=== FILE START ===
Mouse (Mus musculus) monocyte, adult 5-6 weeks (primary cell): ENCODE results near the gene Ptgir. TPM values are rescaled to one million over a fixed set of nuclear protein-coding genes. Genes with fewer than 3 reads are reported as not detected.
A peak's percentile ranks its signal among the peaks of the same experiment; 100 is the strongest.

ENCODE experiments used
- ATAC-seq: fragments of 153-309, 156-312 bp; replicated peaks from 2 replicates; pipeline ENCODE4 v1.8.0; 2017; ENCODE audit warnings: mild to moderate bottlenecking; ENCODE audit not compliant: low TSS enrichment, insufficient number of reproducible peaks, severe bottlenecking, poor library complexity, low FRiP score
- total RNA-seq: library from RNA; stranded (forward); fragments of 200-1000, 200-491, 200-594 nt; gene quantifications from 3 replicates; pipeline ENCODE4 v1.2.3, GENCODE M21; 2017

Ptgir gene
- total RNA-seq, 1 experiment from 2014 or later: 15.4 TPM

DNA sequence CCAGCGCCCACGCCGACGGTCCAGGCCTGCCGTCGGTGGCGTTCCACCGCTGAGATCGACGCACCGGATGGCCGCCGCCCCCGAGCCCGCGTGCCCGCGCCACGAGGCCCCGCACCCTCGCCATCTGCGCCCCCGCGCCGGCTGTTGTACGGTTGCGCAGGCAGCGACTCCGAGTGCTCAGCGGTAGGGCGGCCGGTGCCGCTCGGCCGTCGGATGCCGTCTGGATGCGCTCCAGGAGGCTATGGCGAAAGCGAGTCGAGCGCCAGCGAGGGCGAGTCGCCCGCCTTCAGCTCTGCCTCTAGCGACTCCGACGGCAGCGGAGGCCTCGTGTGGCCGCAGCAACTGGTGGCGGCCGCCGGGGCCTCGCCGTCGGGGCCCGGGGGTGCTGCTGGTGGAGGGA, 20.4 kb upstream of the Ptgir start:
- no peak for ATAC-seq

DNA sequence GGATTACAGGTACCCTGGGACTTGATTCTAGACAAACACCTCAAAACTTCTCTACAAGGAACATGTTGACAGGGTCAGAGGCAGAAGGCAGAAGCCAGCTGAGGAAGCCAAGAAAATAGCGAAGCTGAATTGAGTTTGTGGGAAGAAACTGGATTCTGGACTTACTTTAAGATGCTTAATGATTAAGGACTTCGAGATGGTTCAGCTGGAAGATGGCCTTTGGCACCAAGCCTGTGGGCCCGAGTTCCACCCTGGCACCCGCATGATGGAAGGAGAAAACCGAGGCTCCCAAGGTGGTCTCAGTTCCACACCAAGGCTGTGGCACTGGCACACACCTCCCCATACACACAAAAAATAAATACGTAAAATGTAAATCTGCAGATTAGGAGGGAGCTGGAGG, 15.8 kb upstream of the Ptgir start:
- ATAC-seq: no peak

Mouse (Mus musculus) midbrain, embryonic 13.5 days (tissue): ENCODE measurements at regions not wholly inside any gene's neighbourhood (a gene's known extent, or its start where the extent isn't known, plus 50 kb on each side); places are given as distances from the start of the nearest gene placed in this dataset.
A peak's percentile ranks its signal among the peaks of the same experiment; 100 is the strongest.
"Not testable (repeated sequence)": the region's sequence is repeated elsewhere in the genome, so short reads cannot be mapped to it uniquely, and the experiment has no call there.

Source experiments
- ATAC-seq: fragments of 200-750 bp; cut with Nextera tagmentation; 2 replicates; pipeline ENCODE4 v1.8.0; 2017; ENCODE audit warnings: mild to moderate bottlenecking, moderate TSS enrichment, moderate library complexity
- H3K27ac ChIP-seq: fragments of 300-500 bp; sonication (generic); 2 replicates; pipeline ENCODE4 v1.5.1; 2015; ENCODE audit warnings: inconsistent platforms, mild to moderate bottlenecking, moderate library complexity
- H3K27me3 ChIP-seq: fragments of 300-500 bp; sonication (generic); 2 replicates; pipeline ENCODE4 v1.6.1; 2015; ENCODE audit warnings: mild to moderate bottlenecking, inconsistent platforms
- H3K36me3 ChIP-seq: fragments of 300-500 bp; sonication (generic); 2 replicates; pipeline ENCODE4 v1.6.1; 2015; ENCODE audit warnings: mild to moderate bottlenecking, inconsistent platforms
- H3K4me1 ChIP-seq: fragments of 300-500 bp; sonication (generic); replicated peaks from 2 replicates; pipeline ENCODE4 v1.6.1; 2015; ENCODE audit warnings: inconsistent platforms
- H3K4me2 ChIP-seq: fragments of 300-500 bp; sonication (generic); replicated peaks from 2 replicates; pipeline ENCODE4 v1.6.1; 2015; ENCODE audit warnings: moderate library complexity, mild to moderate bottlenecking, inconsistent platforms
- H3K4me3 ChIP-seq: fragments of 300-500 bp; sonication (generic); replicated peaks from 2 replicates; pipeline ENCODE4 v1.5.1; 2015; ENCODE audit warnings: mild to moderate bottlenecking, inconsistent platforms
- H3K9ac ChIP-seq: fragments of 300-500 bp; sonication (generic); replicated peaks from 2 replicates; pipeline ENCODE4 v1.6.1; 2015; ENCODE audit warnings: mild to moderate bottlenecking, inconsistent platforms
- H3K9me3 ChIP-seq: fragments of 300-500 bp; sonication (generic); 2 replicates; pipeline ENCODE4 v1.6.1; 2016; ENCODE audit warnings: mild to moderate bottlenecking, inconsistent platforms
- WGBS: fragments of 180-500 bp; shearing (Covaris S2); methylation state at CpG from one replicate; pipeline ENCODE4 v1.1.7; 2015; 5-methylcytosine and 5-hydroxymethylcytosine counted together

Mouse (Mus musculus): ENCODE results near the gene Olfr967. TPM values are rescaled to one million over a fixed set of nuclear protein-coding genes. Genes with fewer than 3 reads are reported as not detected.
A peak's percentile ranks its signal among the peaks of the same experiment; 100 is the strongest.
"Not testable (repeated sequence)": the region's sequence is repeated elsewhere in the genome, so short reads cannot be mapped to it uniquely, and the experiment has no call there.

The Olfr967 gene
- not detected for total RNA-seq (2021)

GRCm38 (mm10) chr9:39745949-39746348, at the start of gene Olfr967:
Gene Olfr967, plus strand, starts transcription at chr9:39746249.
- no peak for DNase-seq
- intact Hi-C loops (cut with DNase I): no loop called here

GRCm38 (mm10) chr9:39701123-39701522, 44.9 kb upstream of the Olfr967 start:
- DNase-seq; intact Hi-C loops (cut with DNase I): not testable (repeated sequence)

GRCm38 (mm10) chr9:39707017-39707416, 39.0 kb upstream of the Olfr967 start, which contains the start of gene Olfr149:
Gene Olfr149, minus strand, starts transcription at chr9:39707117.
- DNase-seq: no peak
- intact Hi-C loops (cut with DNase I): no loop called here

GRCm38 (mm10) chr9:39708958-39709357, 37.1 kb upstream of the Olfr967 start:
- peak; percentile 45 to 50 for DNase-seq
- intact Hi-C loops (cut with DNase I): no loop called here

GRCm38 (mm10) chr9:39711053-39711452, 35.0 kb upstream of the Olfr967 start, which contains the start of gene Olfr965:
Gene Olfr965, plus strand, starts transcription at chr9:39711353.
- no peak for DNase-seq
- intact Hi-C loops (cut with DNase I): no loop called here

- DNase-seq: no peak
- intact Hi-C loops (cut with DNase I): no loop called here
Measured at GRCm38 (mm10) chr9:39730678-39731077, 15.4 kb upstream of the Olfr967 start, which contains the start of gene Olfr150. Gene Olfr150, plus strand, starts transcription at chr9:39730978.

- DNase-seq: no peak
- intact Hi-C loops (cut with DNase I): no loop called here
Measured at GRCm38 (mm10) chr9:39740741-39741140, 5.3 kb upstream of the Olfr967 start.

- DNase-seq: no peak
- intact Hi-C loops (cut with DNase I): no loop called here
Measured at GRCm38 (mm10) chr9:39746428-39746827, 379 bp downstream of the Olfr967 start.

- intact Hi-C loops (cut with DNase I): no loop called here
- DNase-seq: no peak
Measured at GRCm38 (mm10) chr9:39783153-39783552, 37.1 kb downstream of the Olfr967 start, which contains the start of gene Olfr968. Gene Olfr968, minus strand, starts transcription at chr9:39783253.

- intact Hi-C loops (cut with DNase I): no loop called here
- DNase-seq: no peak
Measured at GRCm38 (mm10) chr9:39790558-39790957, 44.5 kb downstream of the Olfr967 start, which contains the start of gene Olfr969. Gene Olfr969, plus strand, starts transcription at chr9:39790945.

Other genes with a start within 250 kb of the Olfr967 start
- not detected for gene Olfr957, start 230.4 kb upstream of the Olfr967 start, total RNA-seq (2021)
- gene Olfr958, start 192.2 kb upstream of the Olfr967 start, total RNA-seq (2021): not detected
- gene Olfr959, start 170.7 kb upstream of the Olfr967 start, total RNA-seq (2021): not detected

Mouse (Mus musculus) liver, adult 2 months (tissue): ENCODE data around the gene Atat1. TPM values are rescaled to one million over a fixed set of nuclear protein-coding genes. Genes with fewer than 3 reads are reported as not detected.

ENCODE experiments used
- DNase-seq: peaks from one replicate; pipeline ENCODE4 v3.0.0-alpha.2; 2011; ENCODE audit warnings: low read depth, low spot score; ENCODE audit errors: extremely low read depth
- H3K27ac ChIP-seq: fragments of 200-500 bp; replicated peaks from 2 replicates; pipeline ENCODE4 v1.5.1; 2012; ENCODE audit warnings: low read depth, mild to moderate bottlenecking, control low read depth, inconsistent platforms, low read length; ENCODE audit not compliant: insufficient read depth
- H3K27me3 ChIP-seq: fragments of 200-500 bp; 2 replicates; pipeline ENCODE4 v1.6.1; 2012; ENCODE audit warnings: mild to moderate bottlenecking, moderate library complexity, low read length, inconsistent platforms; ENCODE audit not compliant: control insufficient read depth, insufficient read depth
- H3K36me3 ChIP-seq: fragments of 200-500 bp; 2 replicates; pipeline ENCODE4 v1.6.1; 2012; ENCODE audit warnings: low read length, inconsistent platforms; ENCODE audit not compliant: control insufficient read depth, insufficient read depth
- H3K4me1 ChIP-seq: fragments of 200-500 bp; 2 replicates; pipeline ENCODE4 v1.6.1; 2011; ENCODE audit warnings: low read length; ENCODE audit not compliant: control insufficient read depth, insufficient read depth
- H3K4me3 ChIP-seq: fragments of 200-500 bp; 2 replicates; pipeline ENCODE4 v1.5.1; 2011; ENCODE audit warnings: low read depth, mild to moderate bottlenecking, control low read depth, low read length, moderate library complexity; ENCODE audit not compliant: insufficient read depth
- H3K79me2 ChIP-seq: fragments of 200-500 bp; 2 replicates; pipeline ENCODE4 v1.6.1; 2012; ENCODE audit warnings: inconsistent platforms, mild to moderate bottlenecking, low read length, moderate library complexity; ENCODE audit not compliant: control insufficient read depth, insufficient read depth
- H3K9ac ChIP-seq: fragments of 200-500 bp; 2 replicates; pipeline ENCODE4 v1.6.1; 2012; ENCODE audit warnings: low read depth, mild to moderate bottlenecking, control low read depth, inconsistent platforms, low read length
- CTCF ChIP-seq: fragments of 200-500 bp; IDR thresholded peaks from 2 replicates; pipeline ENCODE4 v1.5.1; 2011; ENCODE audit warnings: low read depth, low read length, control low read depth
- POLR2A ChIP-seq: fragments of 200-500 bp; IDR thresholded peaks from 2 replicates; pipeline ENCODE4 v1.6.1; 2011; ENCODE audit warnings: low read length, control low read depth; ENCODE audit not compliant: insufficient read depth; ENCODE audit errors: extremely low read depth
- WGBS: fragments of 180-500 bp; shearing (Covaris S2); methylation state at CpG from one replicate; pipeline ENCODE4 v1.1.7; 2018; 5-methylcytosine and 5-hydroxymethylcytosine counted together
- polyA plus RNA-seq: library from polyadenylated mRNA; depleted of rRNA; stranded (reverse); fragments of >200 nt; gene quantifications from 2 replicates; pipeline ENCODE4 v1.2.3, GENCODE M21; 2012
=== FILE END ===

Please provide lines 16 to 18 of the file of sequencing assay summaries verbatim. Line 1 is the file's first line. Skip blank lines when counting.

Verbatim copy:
- ATAC-seq: fragments of 200-750 bp; cut with Nextera tagmentation; 2 replicates; pipeline ENCODE4 v1.8.0; 2017; ENCODE audit warnings: mild to moderate bottlenecking, moderate TSS enrichment, moderate library complexity
- H3K27ac ChIP-seq: fragments of 300-500 bp; sonication (generic); 2 replicates; pipeline ENCODE4 v1.5.1; 2015; ENCODE audit warnings: inconsistent platforms, mild to moderate bottlenecking, moderate library complexity
- H3K27me3 ChIP-seq: fragments of 300-500 bp; sonication (generic); 2 replicates; pipeline ENCODE4 v1.6.1; 2015; ENCODE audit warnings: mild to moderate bottlenecking, inconsistent platforms